Data scientist Rebekah Jones launches congressional campaign in Pensacola

Former Department of Health data analyst Rebekah Jones launched campaign for Florida 1st Congress District last week with a small private meeting at his Pensacola Beach rental home.

A dozen people attended the event on Thursday, which included a buffet dinner and Jones’ homemade cupcakes. The candidate did not give a stump speech, but sat on the back porch of the rental home and answered questions and spoke about her platform.

“I saw my role strictly as a scientist and tried very hard to stick to it until December when (Florida Governor Ron) DeSantis sent the police to my house,” she said. Then I realized that as apolitical as I tried to be, the world and the place I lived was not going to let this happen. If politics wasn’t going to get out of science, it was time for scientists to get into politics. “

Jones made headlines last year after being fired from her job as a data scientist for the Florida Department of Health, where she helped create the state’s COVID dashboard. She said she lost her job for refusing to manipulate data to show more favorable numbers as the state experiences an increase in the number of cases. DeSantis said she was fired for insubordination.

In December 2020, Jones shared a video of Florida Department of Law Enforcement agents entering her home with handguns, executing a warrant as part of an investigation into an alert platform chat message. emergency urging people to talk about the state’s COVID strategies.

“It’s time to speak up before another 17,000 people die,” the post read. “You know it’s wrong. You don’t have to be a part of it. Be a hero. Speak up before it’s too late.”

Jones has become a national figure since then, speaking to numerous news outlets and launching his own COVID-19 dashboard. Last year, she was named Forbes Tech Personality of the Year for stepping up efforts to “fill the void left by governments during COVID-19.”

She was granted legally protected whistleblower status in June, but still faces criminal charges for allegedly illegally accessing FDOH’s computer system. That same month, her Twitter account was suspended for repeatedly sharing a Miami Herald article. She currently has a GoFundMe page to help cover legal fees. A note on the page directs campaign donors to go to its official campaign website.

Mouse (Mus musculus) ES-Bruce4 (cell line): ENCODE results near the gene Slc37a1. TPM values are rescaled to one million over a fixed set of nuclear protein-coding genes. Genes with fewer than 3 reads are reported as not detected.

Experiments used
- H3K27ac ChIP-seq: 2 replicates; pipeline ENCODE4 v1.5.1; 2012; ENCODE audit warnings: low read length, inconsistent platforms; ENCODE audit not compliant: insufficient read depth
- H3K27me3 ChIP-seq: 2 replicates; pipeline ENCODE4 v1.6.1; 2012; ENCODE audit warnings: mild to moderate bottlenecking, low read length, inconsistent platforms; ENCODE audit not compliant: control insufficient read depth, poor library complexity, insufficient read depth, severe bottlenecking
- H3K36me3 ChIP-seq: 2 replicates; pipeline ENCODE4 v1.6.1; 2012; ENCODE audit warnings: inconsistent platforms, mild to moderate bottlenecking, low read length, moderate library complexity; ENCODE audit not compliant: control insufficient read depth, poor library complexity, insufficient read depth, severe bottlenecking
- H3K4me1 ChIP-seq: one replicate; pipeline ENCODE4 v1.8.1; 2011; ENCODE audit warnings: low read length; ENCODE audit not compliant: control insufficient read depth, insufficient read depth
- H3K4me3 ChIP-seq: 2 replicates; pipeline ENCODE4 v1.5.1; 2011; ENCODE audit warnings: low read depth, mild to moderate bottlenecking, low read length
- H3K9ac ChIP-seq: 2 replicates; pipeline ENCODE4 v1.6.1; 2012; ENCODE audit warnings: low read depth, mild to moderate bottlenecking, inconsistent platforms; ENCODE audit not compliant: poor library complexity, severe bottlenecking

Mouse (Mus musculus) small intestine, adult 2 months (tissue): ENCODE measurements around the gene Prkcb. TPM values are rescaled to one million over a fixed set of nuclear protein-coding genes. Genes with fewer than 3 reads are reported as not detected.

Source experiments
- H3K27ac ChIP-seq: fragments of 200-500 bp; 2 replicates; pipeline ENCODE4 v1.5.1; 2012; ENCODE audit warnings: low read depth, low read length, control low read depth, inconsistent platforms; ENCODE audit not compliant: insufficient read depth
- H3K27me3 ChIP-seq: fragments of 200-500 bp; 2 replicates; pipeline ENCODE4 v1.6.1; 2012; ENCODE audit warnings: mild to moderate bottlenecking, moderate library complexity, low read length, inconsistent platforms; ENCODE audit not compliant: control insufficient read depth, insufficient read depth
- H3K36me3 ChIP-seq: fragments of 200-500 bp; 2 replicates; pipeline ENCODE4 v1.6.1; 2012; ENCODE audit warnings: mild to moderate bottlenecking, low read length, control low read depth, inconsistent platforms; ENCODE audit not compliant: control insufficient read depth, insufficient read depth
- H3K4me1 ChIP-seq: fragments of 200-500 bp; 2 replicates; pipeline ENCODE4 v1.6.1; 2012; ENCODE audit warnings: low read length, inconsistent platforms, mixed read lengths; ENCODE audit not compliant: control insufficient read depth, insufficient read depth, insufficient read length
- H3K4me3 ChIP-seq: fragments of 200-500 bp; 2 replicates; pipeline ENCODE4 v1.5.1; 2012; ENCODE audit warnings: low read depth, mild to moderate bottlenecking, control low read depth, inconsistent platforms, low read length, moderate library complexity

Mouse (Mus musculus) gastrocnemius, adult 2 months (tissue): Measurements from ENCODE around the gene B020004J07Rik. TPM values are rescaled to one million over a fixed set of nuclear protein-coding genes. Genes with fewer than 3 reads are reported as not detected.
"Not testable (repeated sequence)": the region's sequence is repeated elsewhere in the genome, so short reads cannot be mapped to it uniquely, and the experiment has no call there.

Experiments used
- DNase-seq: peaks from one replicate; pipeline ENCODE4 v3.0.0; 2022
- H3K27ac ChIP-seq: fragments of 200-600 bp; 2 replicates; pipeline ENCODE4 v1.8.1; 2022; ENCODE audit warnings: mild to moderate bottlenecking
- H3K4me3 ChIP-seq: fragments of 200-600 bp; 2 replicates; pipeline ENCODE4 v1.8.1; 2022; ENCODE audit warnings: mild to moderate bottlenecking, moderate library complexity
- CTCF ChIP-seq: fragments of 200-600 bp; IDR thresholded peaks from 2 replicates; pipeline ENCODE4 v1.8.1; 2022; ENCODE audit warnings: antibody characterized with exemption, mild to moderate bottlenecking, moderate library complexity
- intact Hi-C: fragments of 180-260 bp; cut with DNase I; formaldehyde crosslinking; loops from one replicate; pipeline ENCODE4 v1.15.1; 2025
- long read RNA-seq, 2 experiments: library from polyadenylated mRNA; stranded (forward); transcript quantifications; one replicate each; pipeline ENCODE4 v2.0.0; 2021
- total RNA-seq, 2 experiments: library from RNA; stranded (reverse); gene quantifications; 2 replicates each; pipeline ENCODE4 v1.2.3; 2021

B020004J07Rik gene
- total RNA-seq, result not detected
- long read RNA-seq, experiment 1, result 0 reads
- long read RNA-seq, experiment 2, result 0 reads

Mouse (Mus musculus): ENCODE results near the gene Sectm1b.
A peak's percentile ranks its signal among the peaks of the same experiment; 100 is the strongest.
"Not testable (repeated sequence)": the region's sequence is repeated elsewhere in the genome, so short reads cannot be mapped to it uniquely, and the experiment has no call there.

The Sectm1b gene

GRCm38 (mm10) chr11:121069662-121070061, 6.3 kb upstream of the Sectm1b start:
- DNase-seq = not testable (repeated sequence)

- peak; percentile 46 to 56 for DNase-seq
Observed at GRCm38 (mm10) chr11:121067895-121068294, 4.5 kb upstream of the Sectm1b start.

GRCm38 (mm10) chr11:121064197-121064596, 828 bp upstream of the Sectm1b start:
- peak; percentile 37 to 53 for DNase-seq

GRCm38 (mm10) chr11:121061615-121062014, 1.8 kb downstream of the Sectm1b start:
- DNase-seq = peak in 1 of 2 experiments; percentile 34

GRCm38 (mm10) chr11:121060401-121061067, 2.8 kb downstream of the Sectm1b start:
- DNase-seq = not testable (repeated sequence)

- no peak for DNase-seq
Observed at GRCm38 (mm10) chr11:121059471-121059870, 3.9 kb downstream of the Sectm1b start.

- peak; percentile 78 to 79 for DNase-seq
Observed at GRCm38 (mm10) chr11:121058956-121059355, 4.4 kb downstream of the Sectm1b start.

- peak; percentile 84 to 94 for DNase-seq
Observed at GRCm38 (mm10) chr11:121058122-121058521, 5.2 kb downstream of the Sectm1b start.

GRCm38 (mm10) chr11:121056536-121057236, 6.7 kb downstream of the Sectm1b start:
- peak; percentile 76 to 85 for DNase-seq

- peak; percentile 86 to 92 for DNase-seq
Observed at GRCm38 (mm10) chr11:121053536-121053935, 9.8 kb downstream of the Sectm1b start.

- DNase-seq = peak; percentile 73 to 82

Jones said she didn’t always intend to turn to politics, but with U.S. Representative Matt Gaetz sitting up for re-election in 2022, she saw an opportunity to deliver facts “through a scientific lens “and not to” politicize the truth “. . ”

Jennie McKeon / WUWF Public Media

“While I was in the state’s emergency operations center building a data portal to dispel disinformation, people like Gaetz were arguing against wearing masks, even mocking,” he said. she said, referring to Gaetz wearing a gas mask on the house floor last year during a vote on emergency spending in response to the pandemic.

As Florida faces an increase in the number of cases and a shortage of not only hospital beds but also intensive care beds, Jones said she believes different leadership would have put the state in a better position.

“If we had followed the science, Florida wouldn’t be dragging the country into a relapse,” she said. “We should be on top of this. No one wants to wear masks anymore; Florida and Texas have really done this to the rest of the country. “

Jones had originally planned to run as an Independent, but new electoral rules require her to run as a Democrat – the party she is registered with. It will be an uphill battle until victory in the predominantly conservative district. And Jones still needs around 2,500 signings to qualify. So far, no other Democrat has appeared in the primaries.

Pensacola resident James Scaminaci said he values ​​Jones’ scientific knowledge and is ready to support his campaign.

“We need a member of Congress who can look at hard data and make tough choices and not act like a clown,” he said.

COVID was the dominant topic between Jones and her guests, but she also spoke about statewide issues, such as climate change and voter rights.

“Why do we allow states to individually decide who can vote for the president? She said sitting across from Jamil Davis, lead organizer of Black Voters Matter. “Stealing a crab trap is a class three crime… (this person) will never be able to vote again. “

Davis said it was still too early to fully support a female candidate, but he will keep a “close eye” on her campaign.

“I love that she is a strong advocate for voter rights and voter empowerment,” he said. “I love that she looks me in the face and says ‘if HR1 comes back and I’m in office, I vote for.’ It’s a big deal for me. She was already familiar with the problems in Wedgewood (the contaminated community in Escambia County). If you are running in this district you have to know what is going on.

With a deep political divide in local and national politics, Jones said she believed last year had her prepared for 2022.

“Ron DeSantis defamed me to the Vice President of the United States before I spoke to a single recorded reporter,” she said. “I think I’ve learned thick skin by now.”

Sean N. Ayres